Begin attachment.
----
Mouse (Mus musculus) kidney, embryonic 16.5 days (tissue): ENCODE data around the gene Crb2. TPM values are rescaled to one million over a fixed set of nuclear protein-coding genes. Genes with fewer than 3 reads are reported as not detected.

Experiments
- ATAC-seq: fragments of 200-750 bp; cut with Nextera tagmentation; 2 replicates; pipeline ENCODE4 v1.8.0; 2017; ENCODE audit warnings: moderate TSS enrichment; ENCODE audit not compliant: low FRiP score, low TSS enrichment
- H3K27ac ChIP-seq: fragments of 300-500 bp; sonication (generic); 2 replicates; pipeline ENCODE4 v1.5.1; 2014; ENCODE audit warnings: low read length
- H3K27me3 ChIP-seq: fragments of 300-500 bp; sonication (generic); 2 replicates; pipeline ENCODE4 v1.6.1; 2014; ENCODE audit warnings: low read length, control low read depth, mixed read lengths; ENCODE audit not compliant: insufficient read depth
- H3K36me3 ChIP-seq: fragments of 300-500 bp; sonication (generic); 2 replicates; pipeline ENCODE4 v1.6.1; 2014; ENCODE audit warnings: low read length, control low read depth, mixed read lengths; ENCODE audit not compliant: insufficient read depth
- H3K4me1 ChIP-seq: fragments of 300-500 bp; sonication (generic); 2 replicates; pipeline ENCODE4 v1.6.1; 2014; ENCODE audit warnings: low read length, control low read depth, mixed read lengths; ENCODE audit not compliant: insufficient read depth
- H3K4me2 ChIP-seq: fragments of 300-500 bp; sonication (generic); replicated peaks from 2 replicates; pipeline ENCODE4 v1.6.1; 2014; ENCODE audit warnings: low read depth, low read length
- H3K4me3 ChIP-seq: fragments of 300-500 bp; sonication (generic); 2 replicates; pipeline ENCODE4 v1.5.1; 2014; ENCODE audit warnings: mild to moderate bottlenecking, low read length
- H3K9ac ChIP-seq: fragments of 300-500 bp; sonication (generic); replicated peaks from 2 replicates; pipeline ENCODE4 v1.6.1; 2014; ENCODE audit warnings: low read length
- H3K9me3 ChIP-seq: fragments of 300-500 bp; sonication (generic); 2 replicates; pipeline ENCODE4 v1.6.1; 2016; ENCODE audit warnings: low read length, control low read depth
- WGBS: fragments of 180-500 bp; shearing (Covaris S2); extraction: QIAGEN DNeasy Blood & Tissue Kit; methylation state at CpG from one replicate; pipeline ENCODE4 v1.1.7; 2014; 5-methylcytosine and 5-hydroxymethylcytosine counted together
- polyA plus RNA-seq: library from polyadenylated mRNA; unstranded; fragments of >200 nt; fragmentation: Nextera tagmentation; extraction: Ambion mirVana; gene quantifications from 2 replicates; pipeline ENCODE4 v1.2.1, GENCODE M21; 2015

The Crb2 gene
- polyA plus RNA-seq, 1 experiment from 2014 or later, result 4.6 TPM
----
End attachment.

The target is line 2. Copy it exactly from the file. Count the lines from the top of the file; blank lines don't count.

Experiments